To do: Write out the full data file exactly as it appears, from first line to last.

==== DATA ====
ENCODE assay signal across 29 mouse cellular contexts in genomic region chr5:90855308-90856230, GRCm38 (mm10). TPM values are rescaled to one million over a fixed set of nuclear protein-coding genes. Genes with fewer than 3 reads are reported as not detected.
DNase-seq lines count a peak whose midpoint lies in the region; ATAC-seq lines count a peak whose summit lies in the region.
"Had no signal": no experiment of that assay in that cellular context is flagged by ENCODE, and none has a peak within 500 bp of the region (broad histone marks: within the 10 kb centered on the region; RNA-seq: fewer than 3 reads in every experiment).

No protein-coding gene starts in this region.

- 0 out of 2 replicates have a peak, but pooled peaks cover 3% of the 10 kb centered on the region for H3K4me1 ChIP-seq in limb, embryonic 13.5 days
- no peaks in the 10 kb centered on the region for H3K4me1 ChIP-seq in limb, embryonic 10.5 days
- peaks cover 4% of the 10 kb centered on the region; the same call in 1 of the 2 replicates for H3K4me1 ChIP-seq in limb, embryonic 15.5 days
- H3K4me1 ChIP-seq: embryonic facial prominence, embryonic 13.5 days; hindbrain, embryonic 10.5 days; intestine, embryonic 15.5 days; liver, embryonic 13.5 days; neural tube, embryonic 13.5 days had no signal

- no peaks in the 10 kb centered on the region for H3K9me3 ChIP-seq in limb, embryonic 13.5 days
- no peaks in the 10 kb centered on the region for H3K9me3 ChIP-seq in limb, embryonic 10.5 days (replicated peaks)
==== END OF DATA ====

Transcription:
ENCODE assay signal across 29 mouse cellular contexts in genomic region chr5:90855308-90856230, GRCm38 (mm10). TPM values are rescaled to one million over a fixed set of nuclear protein-coding genes. Genes with fewer than 3 reads are reported as not detected.
DNase-seq lines count a peak whose midpoint lies in the region; ATAC-seq lines count a peak whose summit lies in the region.
"Had no signal": no experiment of that assay in that cellular context is flagged by ENCODE, and none has a peak within 500 bp of the region (broad histone marks: within the 10 kb centered on the region; RNA-seq: fewer than 3 reads in every experiment).

No protein-coding gene starts in this region.

- 0 out of 2 replicates have a peak, but pooled peaks cover 3% of the 10 kb centered on the region for H3K4me1 ChIP-seq in limb, embryonic 13.5 days
- no peaks in the 10 kb centered on the region for H3K4me1 ChIP-seq in limb, embryonic 10.5 days
- peaks cover 4% of the 10 kb centered on the region; the same call in 1 of the 2 replicates for H3K4me1 ChIP-seq in limb, embryonic 15.5 days
- H3K4me1 ChIP-seq: embryonic facial prominence, embryonic 13.5 days; hindbrain, embryonic 10.5 days; intestine, embryonic 15.5 days; liver, embryonic 13.5 days; neural tube, embryonic 13.5 days had no signal

- no peaks in the 10 kb centered on the region for H3K9me3 ChIP-seq in limb, embryonic 13.5 days
- no peaks in the 10 kb centered on the region for H3K9me3 ChIP-seq in limb, embryonic 10.5 days (replicated peaks)